Spoofing risk quashed
Security researchers have discovered a serious security flaw in a popular WordPress plugin geared towards handling email lists that creates a means for unauthenticated attackers to send spoofed messages.
The recently resolved flaw affects WordPress Email Subscribers & Newsletters by Icegram, an email marketing plugin with more than 100,000 active installations. Users of the plugin should upgrade to version 4.5.6 or higher.
More specifically, the email forgery/spoofing vulnerability effects the class-es-newsletters.php class, according to security researchers at Tenable, the firm that discovered the vulnerability.
A successful attack could result in “forged emails to all recipients from the available lists of contacts or subscribers, with complete control over the content and subject of the email”, Tenable warns in a blog post.
Exploits would involve a “crafted ajax request which tricks the application into creating a new broadcast and schedules a greeting email” with arbitrary content, as controlled by an attacker, Tenable adds.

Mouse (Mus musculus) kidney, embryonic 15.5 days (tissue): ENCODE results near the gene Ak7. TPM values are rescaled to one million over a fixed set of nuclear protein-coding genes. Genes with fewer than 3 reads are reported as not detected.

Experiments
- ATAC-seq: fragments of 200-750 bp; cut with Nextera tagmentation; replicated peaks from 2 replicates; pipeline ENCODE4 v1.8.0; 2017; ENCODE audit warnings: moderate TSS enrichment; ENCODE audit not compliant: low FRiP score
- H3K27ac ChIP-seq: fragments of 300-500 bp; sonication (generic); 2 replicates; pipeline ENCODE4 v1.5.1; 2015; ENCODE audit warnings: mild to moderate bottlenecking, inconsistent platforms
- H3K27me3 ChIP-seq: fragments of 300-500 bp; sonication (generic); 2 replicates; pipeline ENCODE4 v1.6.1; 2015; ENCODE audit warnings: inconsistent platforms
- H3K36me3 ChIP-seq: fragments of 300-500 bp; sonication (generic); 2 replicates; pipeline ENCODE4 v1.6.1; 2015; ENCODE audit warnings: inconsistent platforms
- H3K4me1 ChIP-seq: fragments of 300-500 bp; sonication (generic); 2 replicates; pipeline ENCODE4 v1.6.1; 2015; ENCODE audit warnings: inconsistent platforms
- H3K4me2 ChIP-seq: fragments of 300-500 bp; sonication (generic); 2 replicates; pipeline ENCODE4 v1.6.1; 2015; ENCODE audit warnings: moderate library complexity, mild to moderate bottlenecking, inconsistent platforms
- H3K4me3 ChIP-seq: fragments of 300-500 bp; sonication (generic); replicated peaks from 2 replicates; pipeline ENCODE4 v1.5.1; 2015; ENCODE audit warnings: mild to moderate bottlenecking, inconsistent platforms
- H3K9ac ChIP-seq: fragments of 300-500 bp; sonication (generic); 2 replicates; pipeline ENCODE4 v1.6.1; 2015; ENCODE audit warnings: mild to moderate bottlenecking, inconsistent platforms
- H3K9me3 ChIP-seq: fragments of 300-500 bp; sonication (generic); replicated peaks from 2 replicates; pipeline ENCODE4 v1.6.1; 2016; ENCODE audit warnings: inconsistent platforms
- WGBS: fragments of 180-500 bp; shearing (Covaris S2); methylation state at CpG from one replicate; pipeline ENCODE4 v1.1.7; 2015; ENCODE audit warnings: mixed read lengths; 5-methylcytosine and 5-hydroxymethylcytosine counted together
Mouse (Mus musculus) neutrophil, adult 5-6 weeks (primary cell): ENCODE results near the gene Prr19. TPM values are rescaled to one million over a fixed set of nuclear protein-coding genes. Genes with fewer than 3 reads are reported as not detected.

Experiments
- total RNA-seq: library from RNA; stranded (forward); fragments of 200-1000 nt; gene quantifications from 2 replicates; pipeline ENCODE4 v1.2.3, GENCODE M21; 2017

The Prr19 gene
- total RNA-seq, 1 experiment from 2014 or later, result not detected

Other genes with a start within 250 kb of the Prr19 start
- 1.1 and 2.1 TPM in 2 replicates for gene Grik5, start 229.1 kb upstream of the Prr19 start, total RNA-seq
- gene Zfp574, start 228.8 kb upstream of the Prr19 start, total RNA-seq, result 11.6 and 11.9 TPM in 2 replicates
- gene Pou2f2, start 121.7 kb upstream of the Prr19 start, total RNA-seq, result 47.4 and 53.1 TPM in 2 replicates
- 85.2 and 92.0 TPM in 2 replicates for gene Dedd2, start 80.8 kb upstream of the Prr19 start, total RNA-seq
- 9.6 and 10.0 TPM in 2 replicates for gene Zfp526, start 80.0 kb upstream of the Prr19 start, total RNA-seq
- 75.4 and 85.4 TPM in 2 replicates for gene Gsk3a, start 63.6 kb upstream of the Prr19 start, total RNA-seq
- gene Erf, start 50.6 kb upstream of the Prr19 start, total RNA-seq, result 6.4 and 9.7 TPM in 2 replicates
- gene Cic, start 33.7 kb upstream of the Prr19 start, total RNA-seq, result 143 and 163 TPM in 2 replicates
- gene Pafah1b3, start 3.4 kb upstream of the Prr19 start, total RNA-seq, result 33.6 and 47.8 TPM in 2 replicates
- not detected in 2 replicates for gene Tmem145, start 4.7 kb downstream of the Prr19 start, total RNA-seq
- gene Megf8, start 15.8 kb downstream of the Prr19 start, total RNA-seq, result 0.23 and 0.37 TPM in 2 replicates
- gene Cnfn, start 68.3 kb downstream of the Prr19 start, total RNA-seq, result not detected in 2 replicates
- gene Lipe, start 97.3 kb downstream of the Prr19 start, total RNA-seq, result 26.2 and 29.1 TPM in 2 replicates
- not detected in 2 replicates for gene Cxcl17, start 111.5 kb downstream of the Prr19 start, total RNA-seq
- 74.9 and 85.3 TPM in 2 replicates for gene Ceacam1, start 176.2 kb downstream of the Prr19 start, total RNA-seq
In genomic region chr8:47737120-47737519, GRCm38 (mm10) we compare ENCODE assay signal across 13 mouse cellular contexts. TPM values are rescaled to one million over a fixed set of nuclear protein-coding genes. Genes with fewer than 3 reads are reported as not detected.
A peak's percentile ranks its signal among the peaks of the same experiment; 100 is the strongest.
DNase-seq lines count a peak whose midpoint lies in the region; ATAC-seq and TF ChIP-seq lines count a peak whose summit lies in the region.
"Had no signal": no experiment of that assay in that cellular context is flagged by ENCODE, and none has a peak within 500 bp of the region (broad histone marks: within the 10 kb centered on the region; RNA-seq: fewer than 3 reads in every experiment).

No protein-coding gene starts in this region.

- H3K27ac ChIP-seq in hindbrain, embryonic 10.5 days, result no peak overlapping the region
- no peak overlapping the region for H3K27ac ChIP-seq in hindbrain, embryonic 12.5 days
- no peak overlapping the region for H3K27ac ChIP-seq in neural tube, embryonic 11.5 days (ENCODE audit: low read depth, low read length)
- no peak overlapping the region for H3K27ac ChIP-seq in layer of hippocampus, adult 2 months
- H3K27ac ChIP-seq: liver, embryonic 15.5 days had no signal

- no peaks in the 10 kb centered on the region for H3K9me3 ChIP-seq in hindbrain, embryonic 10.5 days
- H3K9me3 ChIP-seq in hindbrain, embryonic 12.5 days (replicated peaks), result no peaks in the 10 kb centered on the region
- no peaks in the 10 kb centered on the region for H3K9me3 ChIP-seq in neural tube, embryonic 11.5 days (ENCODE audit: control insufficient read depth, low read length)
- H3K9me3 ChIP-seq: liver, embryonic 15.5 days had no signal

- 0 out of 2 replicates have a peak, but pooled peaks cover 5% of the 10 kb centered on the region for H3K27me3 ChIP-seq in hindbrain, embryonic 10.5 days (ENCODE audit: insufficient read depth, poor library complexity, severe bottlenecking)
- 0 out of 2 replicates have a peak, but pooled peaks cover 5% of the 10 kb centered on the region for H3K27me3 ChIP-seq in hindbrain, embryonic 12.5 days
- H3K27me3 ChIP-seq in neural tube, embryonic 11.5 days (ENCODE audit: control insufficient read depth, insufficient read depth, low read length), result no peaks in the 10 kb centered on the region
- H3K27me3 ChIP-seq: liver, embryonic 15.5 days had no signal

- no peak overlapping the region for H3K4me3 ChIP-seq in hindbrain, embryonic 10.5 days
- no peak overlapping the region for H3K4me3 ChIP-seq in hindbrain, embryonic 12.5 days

Alex Peña, research engineer at Tenable, said that he’d previously found an SQL injection and CSRF vulnerability in the same WordPress plugin earlier this year, before locating the latest vulnerability during a recent security audit.
Left unaddressed, the vulnerability could be used to “perform a phishing attack or scam, similar to the attack experienced by Twitter recently, where individuals of a particular organization’s mailing list are targeted”.
“As the email would come from a trusted source, recipients are more likely to trust the communication and be convinced by its content," Peña told The Daily Swig.
Tenable is not aware of any incidents of flaw having been exploited in the wild to date.
Chloe Chamberland, Wordfence threat analyst, told The Daily Swig that the vulnerability might have lent itself to phishing attacks before it was resolved.
“Essentially, this vulnerability allowed any unauthenticated attacker to send emails to the subscribed emails within this plugin’s list, Chamberland explained.
“It could easily be used in a phishing campaign if an attacker crafted an email to be sent to the subscribers on a vulnerable site, and if an attacker conducted a targeted campaign, that could be a spear-phishing campaign that could trick subscribers to click on malicious links.”
Chamberland added: “An attacker couldn’t use this vulnerability to send emails anywhere other than subscribed emails.”
Wordfence said it was “not seeing any active attacks on this vulnerability” since it added a detection rule for the vulnerability to its web security technology.